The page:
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Chief Investment Officer's team, 02.02.2020
Last week, the Chinese coronavirus triggered a sell-off in all risk assets, starting with EM stocks and cyclical commodities, and strong support for defensive assets like Gold and Treasuries. This virus spreads at a very fast pace, affects primarily the world’s second-largest economy, and there is already an economic impact from the massive responses which have been put in place, from lock-downs to factory closures and flights restrictions. The good news, however, is that its fatality rate is not extreme, and that, at a point, it will peak. The size of its impact on business activity will hinge on how quickly the disease can be brought under control. In the 2003 SARS, outbreak business activity in China shrank significantly in Q3, though damage to the whole economy that year was limited. Today we hold a similar view of a sharp but limited impact. There will be more contagion, visibility is low -we might be wrong- and we will watch for the timing of Chinese factories reopening, to gauge the potential disruption on the global supply chain.
Overall we remain confident on the outlook, given the support provided by central banks, and given the fact that market reaction is already sharp, pricing-in, in our view, a pessimistic scenario. Volatility will remain. Should Emerging Markets discount the worst-case scenario, and assuming we don’t have evidence of global disruption, we would probably consider a buying opportunity. We keep our positioning unchanged. For January, our Cautious, Moderate and Aggressive performances were +0.6%, 0% and -0.6% respectively.
US 10-year Treasury yields accelerated their drop following Fed chair J. Powell’s press conference declaration on Wednesday that the Fed was ready to pull out all the stops to fight deflationary tendencies, hinting to an easy policy for longer. If the plan is to make up for past inflation undershoots, with the Fed consistently missing its target since 2012, investors should expect to see the CPI Index around 2% for a while or even slightly above, before any tightening would even be considered. The latest newsflow has not been auguring well for the outlook of US long-dated yields either, as the Personal Consumption Expenditure Price Index for December was standing at 1.6% and inflation expectations as surveyed by the University of Michigan have continued to trend downward.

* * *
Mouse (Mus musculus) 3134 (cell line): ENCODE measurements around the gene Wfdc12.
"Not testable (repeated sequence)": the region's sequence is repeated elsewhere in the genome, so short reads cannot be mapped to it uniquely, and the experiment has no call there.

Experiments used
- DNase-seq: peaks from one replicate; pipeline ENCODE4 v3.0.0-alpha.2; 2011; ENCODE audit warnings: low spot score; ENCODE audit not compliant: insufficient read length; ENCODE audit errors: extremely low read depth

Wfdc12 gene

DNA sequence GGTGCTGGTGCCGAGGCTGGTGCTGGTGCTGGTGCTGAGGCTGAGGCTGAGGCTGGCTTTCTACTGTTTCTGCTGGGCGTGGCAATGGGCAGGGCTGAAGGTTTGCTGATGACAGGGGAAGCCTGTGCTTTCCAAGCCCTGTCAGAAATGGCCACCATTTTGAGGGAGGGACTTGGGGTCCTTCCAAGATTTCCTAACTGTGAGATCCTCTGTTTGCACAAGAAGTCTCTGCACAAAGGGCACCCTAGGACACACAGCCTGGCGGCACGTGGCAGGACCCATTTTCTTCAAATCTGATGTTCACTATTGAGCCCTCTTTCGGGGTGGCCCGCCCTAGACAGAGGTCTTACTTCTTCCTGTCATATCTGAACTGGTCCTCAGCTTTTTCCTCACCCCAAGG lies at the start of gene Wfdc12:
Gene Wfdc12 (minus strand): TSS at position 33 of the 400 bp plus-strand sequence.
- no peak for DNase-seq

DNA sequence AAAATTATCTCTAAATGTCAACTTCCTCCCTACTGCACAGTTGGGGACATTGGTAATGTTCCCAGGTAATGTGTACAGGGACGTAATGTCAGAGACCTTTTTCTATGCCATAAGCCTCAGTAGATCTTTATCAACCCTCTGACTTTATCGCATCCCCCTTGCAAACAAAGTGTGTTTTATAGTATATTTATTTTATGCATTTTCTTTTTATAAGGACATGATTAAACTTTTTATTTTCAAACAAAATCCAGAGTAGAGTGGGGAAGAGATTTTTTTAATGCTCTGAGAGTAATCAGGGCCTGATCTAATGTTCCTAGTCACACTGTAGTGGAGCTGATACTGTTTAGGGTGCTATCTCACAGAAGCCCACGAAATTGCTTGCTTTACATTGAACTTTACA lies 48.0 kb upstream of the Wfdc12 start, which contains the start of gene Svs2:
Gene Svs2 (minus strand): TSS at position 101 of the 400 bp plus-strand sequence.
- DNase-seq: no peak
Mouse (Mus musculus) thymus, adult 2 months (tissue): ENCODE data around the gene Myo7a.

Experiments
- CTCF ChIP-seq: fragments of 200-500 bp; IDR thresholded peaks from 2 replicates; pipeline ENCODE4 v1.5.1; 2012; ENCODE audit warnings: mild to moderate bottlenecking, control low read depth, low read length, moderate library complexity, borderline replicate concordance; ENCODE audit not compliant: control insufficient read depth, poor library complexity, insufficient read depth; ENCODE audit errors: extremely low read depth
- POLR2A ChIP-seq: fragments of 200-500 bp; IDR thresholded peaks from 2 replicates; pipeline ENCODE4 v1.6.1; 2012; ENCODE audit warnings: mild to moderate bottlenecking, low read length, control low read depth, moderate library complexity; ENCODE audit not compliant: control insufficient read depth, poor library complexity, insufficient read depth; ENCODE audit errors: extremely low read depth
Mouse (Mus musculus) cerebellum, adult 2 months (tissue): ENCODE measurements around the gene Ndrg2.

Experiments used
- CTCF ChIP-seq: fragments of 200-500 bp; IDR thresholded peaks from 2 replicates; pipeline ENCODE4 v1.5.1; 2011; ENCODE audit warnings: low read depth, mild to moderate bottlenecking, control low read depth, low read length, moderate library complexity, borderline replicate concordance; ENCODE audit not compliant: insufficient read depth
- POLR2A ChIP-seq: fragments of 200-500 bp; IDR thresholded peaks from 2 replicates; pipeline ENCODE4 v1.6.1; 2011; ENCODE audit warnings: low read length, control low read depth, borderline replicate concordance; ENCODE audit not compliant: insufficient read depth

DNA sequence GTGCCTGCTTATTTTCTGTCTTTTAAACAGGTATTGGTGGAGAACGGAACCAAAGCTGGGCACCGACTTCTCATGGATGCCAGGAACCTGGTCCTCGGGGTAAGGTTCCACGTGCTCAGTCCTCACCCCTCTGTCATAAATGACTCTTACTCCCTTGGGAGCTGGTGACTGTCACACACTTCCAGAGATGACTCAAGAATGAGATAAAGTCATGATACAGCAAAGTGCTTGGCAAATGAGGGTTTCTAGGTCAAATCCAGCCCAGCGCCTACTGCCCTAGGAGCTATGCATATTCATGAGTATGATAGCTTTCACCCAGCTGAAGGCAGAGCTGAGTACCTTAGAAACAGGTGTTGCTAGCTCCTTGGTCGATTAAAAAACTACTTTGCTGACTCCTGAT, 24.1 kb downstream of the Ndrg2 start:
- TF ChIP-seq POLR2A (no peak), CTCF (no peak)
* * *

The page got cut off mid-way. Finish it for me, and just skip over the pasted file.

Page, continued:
Some investors may be tempted to put down the current fall in yields to concerns related to the coronavirus outbreak and its impact on the global economy. This would be temporary and limited to the time the epidemic spreads and eventually peaks, with no lasting effects as similar past episodes suggest, while deflationary pressures have haunted investors since the time of the Great Financial Crisis. ‘Bond King’ Jeffrey Gundlach described as ‘momentous’ Mr Powell’s decision to actively engage to boost inflation by keeping policy exceptionally loose.
If the plunging of US 10-year yields was a flight to quality, gold and the dollar should have both appreciated. Gold did, while the US currency weakened. An outlook marked by stable policy rates and the expectation of building price pressures speaks of negative real rates, a boon for gold and a curse for the dollar. The US Dollar Index lost 0.5% in a week when other safe havens gained consistently, hence we would be inclined to conclude that the Fed’s new stance towards inflation signifies a turning point not only in terms of monetary stance, but for the whole FX market as well.
With the fading of the negative impact of the coronavirus epidemic, a drag further delaying the global recovery most likely limited to 1Q this year, manufacturing confidence should further stabilize and then gain traction. Rest-of-world growth lifting would be the trigger for dollar weakness in 2020 following its 5%-plus gain to-date since the end of 2017 due to concerns related to the global outlook.
A weaker dollar would imply looser monetary conditions worldwide, hence provide further fuel to the fire of liquidity-driven markets and help compound asset bubbles fed by hyper-accommodative policies across the globe. It would also bode well for Emerging Markets.
Fixed Income Update
The US Treasury curve flattened over the course of last week in tandem with the sell-off across risky assets. The 3-month minus 10-year portion of the curve has inverted for the first time since last October as investors see elevated risk in the near-term stemming from the coronavirus scare. Moreover, the collapse of long-term bond yields is a function of what the Fed mentioned on their policy outlook and inflation. The weak macro data reported also added to the support for risk-free assets. The conundrum on the 30-year Treasuries is worth noting as it fell below the 2% level. Investors are now pricing for at least one rate cut of 25bp by July 2020.
While maintaining the policy rate unchanged, the Federal Reserve lifted the interest on excess reserves rate to 1.60% from 1.55% and said it would extend the overnight and term repo operations at least through April. We can expect a slowdown in the treasury asset purchase program as the central bank adjusts the size and pricing of the operations downwards.